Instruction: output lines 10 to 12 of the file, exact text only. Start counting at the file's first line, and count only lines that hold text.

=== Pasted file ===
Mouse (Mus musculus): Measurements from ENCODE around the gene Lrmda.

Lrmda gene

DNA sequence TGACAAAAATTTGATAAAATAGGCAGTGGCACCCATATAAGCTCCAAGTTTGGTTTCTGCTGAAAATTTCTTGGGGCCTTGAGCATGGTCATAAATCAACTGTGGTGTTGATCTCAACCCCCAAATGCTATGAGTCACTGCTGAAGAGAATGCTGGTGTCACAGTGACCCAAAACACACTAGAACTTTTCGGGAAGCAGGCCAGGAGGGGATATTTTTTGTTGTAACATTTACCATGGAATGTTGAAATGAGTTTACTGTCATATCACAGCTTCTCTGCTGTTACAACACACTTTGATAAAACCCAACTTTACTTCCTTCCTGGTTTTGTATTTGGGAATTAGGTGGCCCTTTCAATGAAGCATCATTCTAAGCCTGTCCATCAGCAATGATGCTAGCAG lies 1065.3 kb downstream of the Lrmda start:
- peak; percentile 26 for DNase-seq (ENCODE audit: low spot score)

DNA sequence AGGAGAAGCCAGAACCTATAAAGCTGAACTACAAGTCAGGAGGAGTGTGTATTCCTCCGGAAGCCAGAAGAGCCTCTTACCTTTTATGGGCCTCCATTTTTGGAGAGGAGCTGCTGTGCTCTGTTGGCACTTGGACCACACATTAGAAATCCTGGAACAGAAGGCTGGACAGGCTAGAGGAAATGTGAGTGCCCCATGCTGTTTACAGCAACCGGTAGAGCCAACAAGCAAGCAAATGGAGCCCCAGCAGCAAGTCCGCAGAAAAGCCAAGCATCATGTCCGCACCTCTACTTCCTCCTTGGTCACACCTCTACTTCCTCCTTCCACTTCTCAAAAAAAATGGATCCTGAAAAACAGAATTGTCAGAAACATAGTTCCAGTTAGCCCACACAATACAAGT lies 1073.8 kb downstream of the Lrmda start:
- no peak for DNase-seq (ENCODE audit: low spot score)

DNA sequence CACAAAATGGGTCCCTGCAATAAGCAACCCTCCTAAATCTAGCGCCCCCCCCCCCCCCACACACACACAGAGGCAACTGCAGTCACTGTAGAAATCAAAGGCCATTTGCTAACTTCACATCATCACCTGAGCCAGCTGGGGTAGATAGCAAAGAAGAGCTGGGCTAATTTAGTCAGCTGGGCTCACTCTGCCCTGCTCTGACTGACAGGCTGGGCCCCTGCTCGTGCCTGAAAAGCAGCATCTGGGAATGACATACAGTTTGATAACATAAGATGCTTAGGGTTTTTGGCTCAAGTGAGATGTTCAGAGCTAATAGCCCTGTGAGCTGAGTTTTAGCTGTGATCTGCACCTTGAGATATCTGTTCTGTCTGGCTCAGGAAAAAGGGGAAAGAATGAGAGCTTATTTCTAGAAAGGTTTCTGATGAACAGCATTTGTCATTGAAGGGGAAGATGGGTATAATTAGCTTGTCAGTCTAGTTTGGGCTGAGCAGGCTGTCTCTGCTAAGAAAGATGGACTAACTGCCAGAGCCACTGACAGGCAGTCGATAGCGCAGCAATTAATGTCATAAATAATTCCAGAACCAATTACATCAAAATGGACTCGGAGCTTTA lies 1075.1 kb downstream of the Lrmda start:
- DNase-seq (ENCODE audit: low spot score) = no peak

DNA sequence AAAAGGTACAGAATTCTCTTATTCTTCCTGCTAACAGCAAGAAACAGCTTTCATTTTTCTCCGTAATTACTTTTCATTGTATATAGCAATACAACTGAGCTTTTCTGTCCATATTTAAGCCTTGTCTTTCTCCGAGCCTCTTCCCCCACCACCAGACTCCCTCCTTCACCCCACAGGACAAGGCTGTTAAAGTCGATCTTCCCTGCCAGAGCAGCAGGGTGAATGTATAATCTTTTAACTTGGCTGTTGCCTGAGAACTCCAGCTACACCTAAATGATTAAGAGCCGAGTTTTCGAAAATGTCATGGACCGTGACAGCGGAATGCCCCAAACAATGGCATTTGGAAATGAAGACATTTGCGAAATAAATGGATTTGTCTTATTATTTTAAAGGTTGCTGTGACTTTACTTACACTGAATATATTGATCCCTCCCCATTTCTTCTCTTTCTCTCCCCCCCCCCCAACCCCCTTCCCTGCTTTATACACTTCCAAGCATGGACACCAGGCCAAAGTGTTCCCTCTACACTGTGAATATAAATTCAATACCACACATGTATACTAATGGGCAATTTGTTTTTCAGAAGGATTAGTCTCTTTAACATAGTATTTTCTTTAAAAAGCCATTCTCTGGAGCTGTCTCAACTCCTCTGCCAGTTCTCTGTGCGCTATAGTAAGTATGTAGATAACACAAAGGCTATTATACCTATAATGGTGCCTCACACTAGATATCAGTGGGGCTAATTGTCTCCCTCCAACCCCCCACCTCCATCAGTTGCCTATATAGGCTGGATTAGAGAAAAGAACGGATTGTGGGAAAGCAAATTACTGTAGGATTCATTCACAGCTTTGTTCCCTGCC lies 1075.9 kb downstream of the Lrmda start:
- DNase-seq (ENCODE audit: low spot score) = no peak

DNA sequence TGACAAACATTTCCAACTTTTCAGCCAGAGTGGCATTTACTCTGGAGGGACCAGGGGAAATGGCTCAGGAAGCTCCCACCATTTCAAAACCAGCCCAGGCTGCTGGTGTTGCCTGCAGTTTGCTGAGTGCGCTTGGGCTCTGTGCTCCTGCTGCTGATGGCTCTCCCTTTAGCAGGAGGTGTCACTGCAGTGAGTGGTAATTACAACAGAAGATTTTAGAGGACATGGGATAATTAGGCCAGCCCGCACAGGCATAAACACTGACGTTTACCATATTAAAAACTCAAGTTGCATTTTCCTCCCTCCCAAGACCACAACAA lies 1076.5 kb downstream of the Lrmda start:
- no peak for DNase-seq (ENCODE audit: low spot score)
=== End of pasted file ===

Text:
- DNase-seq (ENCODE audit: low spot score) = no peak

DNA sequence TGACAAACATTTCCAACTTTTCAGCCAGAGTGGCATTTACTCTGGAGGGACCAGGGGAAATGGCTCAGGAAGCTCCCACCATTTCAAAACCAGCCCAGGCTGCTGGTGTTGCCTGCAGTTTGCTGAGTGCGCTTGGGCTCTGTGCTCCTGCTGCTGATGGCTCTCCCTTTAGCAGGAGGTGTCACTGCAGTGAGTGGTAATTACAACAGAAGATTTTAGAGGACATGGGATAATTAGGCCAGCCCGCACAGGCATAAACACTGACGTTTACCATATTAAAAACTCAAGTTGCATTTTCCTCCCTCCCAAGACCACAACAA lies 1076.5 kb downstream of the Lrmda start:
- no peak for DNase-seq (ENCODE audit: low spot score)